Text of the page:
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Fun Middle School Girls Lacrosse Drills

author image William Lynch
William Lynch has been a freelance writer for the past fifteen years, working for various web sites and publications. He is currently enrolled in a Master of Arts program in writing popular fiction at Seton Hill University. He hopes to one day become a mystery novelist.
Fun Middle School Girls Lacrosse Drills
Teaching girls lacrosse needs to be fun. Photo Credit James Boardman/Hemera/Getty Images

Coaching middle school girls to play lacrosse takes a sound knowledge of the game and more than a little creativity, as young players tend to get bored easily. It helps if you can make your lacrosse drills fun, teaching players proper technique while still managing to be entertaining.

Cradle Tag

For this lacrosse version of tag, group the girls in pairs. The first girl attempts to run around a designated area of the field cradling the ball while the second girl tries to tag the first girl's stick head with her own stick head. After a few minutes, the girls switch roles. Not only does the drill provide a serious aerobic workout, it also teaches stick skills and proper defensive footwork.


This drill teaches girls how to scoop ground balls while on the run. As the coach, stand between two lines of players. Blow your whistle and roll a ball out ahead. The first girl in each line races out to try and gain possession of the ball. The girl who scoops it then breaks to the goal for a shot, while the other girl plays defense. For a different variation, you can stand opposite the lines and roll the ball toward the two players.


Divide the team into lines of four players each. Place four balls directly ahead of each line, with about 20 yards between each ball. On the whistle, the first player in line sprints to scoop the ball and then runs back to the starting point. As soon as the first player crosses the starting line, the second player sprints to retrieve the second ball. Continue the same pattern until the players bring back all four balls. The first team to finish wins. Relays improve fitness, teach cradling skills and promote teamwork.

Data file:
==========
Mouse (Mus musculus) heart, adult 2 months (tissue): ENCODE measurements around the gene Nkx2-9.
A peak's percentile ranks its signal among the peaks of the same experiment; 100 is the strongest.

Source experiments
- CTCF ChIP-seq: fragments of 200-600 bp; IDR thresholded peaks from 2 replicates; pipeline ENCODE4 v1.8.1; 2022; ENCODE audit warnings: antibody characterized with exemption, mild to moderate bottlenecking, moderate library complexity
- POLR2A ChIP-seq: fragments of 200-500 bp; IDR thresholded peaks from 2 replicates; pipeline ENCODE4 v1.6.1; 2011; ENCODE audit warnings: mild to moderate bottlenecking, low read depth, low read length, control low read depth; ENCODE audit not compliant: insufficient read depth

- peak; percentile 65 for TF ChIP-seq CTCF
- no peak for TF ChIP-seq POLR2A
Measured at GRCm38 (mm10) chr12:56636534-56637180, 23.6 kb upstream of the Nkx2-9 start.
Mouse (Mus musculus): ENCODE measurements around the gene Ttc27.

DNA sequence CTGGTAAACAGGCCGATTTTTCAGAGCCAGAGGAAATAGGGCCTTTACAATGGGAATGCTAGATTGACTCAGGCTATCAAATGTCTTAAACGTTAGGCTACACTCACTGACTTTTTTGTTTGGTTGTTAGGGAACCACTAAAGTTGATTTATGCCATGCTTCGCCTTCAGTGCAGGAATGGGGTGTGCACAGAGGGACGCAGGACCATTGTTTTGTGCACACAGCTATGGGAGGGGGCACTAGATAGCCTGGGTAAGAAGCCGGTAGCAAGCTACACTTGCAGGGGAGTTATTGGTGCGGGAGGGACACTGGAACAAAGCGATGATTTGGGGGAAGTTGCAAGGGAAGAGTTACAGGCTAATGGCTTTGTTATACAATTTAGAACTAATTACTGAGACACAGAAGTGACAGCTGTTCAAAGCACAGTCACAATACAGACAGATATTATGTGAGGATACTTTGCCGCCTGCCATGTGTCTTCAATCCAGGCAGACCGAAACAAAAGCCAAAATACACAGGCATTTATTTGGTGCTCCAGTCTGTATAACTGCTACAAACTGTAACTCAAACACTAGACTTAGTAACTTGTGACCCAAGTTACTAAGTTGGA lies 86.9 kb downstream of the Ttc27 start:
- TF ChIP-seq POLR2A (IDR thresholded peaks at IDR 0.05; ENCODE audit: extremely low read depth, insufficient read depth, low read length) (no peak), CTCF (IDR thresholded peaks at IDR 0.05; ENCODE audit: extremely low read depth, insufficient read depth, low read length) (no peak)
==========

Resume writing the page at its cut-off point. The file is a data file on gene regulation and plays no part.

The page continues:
Steal the Bacon

Divide players into two teams and spread them out in two lines about 40 yards apart. Place a ball midway between the two lines. Assign each player a number from one to 10 or however many players you have on each team. On the whistle, call out a number. The players from each team with that number must race to the center and attempt to gain control of the ball. Winning possession is only half the battle. To earn a point, the player must then bring the ball back to her team without dropping the ball or having the opponent steal it.

Quick Stick

Stand behind the net with a supply of balls, and position the players in one line at the top of the arc. On the whistle, the first player in line sprints towards the goal while you lob a ball high in the air. The player must catch the pass and whip the ball on goal as quickly as possible. There should be no cradling or hesitation. You can even set targets in goal for an added challenge.

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